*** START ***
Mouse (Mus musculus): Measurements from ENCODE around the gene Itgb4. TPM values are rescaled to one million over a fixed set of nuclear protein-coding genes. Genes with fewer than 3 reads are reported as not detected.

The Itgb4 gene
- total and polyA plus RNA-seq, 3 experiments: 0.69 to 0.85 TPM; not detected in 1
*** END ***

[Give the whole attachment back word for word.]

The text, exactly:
Mouse (Mus musculus): Measurements from ENCODE around the gene Itgb4. TPM values are rescaled to one million over a fixed set of nuclear protein-coding genes. Genes with fewer than 3 reads are reported as not detected.

The Itgb4 gene
- total and polyA plus RNA-seq, 3 experiments: 0.69 to 0.85 TPM; not detected in 1